A panorama of the location of Posegate's grave.

A view from the bluff overlooking the Mississippi River in the old section of Jefferson Barracks National Cemetery. F. M. Posegate who died in 1917 joined at least seven of his comrades in arms from the 48th OVI who died in the hospital located at Jefferson Barracks during the Civil War.


Letter to Capt. Posegate's widow from GAR Custer Post No. 7, Dept. of Missouri



Poster announcing an F. M. Posegate speech to be given Oct. 19, 1882. It lauds him as having sarcasm and wit equal to Dean Swift or the late Sunset Cox. That Capt. Posegate is flattered and startled by the comparison is indicated by the note to his wife, Emma, scrawled on the back of the poster that states:


Preserve this bill. I am afraid the audience will expect too much. It is folly for the committee to advertise me as the equal to Dean Swift, as to Sunset Cox, I think I can equal him. But I will do the best I can and that is all anyone can do.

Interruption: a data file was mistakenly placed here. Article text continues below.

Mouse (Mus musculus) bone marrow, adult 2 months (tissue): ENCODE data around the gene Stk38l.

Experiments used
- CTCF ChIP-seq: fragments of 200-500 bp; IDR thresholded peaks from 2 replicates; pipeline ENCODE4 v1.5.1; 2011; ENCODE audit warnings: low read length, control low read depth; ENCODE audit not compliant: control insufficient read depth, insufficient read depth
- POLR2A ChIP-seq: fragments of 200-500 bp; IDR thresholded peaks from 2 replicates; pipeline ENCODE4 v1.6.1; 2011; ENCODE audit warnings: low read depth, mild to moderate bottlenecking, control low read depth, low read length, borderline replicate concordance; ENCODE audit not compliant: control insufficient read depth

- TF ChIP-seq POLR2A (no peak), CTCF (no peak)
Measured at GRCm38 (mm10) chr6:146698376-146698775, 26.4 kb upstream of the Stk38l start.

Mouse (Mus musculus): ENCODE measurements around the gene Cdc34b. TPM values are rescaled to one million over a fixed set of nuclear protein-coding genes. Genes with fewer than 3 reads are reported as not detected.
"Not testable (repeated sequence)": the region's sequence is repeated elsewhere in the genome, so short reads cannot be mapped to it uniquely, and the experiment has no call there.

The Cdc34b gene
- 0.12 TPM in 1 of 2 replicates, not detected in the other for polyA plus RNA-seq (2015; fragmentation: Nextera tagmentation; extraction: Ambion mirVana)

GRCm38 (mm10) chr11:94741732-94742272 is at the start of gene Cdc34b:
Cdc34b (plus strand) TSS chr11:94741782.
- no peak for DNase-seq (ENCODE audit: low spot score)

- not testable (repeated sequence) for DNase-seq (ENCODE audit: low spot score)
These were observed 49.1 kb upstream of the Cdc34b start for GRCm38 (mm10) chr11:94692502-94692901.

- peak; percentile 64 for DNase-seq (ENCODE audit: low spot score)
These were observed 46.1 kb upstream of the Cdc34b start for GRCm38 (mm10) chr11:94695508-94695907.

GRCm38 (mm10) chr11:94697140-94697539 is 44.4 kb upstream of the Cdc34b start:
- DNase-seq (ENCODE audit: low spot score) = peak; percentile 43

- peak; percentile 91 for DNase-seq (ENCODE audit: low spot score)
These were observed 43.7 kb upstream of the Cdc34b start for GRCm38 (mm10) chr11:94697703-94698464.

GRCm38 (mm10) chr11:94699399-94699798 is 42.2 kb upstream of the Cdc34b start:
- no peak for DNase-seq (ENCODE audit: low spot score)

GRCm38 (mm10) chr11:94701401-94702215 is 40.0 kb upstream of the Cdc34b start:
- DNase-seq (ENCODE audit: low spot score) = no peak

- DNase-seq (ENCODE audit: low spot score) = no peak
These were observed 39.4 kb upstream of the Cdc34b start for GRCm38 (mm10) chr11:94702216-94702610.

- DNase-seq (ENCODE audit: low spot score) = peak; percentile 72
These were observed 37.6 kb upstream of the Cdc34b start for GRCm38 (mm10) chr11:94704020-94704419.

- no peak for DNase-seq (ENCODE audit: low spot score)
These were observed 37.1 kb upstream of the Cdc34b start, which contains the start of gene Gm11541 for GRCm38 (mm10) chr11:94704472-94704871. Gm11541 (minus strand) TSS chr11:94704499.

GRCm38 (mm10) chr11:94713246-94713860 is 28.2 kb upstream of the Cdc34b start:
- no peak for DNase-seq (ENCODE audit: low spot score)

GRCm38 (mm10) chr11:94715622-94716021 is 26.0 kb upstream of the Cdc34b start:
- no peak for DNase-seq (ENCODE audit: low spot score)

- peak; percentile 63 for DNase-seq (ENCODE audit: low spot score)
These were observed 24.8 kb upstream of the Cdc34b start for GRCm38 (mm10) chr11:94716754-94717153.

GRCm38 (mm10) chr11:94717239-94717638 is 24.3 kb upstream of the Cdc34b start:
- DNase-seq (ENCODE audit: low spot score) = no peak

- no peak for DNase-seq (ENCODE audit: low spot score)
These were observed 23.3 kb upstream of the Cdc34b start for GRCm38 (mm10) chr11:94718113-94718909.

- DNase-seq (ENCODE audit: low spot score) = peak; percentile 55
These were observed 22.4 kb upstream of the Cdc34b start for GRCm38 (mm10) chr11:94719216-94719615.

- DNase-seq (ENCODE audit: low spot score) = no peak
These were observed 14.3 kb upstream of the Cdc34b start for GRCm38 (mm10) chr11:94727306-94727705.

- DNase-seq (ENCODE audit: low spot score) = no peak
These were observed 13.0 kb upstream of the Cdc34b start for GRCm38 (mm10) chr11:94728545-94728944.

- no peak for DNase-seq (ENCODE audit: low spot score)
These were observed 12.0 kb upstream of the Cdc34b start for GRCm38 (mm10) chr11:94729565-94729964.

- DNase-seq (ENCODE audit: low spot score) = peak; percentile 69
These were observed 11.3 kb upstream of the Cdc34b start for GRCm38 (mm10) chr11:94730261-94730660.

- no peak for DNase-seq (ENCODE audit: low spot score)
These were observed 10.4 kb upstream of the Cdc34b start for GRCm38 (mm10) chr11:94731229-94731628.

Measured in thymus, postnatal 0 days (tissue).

Description of F. M. Posegate in Military Records

48th Ohio
Francis M. Posegate
2nd Lieut. Co. A, 48th Reg't Ohio Infantry

Age 24 years; height 5 feet 6 3/4 inches.
Eyes hazel; Hair Auburn
Complexion Florid
Where born Lafayette, Indiana
Occupation Printer

Enlistment Sept 9, 1861.
Where New Lexington, O. [Presently called "Highland, OH" in Highland Co.]
By Whom J. R. Parker; Term 3 years
Remarks: Appointed Second Lieut. Sept. 18, 1861. Promoted to 1st Lieut. Jan 23, 62. Promoted to Captain & transferred to Co. D, 48th OVI Sept. 6, 62.